I have been a fairly happy paying user of 500px for a few years now. It’s a really nice photography platform and community that lets you upload, share, display, and sell licenses for your images. As a hobbyist photographer, I have enjoyed it thoroughly.
But recently, something popped up which set off some red flags for me. I got an email that someone paid to license one of my photos. This was pretty exciting — I don’t put much effort into getting my photos licensed as this is just a hobby for me, so when someone purchases a license, it’s exciting. I went to the interface to see what I had been paid and who purchased it, and I found that it was not revealed, and I was paid 54 cents.
I was a bit confused about this, as I have previously licensed images for somewhere in the range of > $50, so 54 cents was pretty ridiculous. This led me to believe that something had changed in the way that 500px licenses their images, so upon visiting their licensing page, I saw this was in fact true — they had partnered with getty images, which is a huge, very popular stock photo site. Maybe, I thought, getty images has much lower pricing. So I headed over to the site to check it out. Surprisingly, I found that the standard pricing for images is $500 for a license. Damn, that is a lot! You could license a “small” version of an image for $175, but that was the lowest price I found. So how did I end up getting 54 cents, exactly? Even if it was a single license of the smallest size, my cut here would have been 0.03%, which does seem a little too low to be reasonable.
So I reached out to 500px support to see if I could get any information about what happened with this particular licensing deal. This was the response I got:
“With Distribution sales an additional party is added to the equation, so it’s important to keep in mind the gross sale amount is split 3 ways.
There’s also sometimes a difference between a list price and the actual sale price. Our distribution partners work with key accounts and high value clients that at times may request large volumes of images. Our partners may negotiate a discount and other times may offer promotional pricing to incentivize these clients. Being flexible with pricing gives distribution partners leeway to entice more clients to do business with them.”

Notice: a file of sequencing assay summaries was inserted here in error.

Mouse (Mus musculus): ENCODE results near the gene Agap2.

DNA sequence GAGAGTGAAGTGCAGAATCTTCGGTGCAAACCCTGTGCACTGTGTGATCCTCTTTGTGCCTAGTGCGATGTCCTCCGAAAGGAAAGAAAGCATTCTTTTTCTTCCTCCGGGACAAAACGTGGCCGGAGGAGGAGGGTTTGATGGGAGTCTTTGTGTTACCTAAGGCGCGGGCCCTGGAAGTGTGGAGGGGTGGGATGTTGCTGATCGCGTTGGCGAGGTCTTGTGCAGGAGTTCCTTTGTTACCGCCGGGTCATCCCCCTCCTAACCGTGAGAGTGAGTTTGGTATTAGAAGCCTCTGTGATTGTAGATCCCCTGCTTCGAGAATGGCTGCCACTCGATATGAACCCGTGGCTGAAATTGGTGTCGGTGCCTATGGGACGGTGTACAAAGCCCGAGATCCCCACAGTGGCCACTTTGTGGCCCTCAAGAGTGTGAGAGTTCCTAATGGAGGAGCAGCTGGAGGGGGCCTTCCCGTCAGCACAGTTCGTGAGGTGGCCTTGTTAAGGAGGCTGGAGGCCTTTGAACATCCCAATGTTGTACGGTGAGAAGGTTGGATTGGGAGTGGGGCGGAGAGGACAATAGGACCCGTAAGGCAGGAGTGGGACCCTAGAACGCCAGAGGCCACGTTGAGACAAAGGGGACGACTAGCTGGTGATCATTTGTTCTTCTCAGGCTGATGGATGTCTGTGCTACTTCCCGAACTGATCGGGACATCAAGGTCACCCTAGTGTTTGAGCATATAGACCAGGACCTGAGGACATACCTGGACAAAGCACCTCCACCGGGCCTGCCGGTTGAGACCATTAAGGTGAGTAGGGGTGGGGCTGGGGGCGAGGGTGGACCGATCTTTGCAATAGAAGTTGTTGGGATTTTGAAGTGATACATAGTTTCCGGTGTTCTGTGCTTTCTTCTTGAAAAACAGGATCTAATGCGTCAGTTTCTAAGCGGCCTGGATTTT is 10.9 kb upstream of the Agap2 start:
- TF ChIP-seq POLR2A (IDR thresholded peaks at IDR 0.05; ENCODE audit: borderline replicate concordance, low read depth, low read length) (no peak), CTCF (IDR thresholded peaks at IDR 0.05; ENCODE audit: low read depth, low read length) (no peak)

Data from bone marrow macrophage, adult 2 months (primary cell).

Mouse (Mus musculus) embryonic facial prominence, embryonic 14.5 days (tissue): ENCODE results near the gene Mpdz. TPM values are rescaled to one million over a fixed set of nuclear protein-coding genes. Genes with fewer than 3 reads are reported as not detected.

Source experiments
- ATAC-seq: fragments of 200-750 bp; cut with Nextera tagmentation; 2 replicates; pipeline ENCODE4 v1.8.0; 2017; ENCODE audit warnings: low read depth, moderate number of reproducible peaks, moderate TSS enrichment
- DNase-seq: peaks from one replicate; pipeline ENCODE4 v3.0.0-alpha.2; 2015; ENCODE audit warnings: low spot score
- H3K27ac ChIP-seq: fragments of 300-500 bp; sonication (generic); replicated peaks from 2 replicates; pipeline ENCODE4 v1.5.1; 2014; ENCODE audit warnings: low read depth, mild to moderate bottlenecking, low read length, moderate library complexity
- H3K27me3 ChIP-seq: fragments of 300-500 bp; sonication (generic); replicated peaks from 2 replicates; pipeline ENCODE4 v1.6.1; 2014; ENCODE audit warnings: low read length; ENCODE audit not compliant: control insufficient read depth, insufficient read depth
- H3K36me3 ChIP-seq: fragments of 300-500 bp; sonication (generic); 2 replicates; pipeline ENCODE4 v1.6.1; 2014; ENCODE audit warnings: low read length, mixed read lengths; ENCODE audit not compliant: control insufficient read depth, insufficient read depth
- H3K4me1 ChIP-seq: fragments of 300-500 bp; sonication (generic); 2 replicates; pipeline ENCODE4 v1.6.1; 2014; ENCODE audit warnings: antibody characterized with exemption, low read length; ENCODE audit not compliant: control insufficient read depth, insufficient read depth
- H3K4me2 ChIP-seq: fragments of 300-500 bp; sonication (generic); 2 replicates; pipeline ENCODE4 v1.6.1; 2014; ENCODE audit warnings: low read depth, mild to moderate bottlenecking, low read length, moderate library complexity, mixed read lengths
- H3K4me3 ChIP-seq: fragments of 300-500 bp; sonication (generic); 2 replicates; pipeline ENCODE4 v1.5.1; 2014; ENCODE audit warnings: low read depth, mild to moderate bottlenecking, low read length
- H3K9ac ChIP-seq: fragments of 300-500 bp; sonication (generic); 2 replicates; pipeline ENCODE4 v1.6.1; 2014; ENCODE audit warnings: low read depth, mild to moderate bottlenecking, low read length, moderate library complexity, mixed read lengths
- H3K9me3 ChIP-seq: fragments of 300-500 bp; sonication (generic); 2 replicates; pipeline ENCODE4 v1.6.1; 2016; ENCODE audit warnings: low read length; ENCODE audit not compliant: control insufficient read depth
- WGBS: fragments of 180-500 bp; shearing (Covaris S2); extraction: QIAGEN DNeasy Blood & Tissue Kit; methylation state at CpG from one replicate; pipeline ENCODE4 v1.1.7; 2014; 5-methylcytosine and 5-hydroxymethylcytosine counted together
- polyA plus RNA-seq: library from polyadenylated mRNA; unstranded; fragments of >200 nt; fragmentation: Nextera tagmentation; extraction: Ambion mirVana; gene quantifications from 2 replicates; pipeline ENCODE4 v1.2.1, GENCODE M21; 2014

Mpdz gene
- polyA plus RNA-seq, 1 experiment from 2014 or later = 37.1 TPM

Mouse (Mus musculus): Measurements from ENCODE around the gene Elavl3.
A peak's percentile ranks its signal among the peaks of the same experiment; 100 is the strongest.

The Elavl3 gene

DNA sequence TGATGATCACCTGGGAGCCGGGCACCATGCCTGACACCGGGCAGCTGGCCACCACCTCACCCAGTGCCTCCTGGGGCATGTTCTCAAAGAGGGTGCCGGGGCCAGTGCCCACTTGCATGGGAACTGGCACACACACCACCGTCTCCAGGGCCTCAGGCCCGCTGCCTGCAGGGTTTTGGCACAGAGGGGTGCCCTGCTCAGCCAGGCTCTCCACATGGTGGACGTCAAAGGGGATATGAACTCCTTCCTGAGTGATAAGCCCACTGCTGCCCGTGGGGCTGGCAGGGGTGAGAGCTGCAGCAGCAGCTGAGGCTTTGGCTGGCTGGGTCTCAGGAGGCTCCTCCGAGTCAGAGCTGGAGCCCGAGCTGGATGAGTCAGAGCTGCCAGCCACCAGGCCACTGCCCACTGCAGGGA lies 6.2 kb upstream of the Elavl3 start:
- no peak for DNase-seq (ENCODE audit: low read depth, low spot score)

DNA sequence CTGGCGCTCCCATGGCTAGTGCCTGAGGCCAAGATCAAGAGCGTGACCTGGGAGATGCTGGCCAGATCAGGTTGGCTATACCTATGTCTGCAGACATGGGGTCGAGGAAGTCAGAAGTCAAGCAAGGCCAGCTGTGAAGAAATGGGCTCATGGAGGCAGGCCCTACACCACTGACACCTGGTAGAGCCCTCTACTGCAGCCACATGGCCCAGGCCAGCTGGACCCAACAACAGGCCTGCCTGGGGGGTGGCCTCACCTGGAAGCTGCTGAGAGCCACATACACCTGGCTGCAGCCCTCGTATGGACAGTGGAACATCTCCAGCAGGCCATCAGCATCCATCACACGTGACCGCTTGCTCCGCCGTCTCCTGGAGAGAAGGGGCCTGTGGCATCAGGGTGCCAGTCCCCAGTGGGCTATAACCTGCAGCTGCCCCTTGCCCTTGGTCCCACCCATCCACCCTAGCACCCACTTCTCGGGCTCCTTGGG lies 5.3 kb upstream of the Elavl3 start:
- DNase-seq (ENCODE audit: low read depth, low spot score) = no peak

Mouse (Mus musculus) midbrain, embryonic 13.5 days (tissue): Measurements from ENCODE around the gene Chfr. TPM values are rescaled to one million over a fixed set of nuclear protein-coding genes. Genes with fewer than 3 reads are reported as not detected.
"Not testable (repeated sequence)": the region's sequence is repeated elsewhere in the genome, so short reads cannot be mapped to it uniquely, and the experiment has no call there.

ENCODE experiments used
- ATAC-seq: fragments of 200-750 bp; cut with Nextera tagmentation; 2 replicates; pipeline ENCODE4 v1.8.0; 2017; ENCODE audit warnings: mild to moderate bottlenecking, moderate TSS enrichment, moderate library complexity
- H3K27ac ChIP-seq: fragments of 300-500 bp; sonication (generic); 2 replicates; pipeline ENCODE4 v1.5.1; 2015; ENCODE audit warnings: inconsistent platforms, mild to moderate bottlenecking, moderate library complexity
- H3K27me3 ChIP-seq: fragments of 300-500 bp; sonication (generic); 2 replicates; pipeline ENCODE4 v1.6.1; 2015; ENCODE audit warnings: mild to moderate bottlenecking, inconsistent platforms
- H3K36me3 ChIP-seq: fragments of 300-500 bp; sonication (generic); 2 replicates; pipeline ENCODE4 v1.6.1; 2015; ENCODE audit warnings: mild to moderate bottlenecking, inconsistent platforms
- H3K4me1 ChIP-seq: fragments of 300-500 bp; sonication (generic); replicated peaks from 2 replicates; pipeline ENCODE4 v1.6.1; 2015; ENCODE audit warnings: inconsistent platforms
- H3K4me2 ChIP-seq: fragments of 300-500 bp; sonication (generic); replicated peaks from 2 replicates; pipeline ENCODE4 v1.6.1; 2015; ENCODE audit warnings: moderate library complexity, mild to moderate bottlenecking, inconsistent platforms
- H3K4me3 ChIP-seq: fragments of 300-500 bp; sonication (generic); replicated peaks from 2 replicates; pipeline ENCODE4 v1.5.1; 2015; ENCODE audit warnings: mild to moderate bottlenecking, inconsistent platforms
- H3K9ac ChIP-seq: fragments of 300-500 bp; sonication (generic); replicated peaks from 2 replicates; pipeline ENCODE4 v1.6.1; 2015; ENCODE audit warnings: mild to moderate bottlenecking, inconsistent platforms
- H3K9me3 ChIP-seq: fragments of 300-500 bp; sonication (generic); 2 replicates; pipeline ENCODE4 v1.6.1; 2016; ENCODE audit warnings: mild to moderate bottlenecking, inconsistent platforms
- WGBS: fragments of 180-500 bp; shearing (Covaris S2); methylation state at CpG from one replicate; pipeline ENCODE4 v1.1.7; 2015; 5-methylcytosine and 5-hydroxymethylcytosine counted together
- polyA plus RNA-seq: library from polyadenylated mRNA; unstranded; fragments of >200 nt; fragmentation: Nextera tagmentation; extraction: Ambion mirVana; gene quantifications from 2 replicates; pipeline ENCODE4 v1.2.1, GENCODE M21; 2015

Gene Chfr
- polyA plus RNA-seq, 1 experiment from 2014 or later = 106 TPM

So basically, they are saying 500px takes a cut, Getty takes a cut, and I get a cut. I do not know what those cuts are however, and they were unwilling to tell me. Additionally, they are saying, Getty can give whatever discount they want on images for the good of their own business, so potentially they licensed my photo along with others for a bulk discount. This is reasonable from a business perspective, sure. But the lack of transparency is not, and the fact that I do not know what cut or pricing I am getting for licensing my own photos is also not. I followed up to ask if more detail could be provided on who licensed my photo, or how the payout percentages were broken down, and this was the response I got:
“Our partners reserve the right to control their own pricing. As per the Contributor agreement, “Company (and its Distributors) shall have complete and sole discretion regarding the terms, conditions and pricing of Selected Images licensed to customers without the need for any consultation with Contributor. Company and its Distributors may enter into licensing arrangements for a quantity of Images, and may need to calculate royalties based on a ratio of Contributor Images licensed to the total number of Images licensed.”
Due to privacy reasons, we do not provide end user (Buyer) information.”
So to be clear:
- Getty can pick any price they want for your images, including $0, and you have no visibility into this, or any say in it at all, before or after sale.
- You can not find out who licensed your images or what license they purchased.
- You can not find out what was paid in total, what other people made, and what you made from the sale of any of your images.
This is a very hostile policy toward photographers. When 500px previously licensed photos directly, none of this was the case. There was a price, buyers paid the price, and you as the content creator got a certain amount as a cut. Perfectly clear what you are signing up for, from the start. Under these terms, you put up your images for licensing and anyone may or may not pay anything for any number of your images, and you may receive some arbitrary amount and not know who licensed it, or what license they got.
As such, I am removing all of my photos from being able to be licensed through 500px, and would strongly encourage other photographers on the platform to do the same (although in my attempts to do so, I got multiple errors saying something went wrong and to contact support, ironically). If you are selling your work, you should be able to have some say in what it is sold for and who it is sold to, not just give away all your photos for free to a company that does literally whatever they want with them and may decide to pitch you some arbitrary amount of a given sale if they please. Additionally, you can just submit your photos directly to Getty images if you want, then not need to give 500px a cut for doing pretty much nothing.
The fact that 500px sold its users out in this manner is, honestly, despicable and greatly erodes my trust in the platform in general. If anyone has suggestions for a better photographer community that actually cares about its users, please leave notes in the comments for the benefit of us all 😀.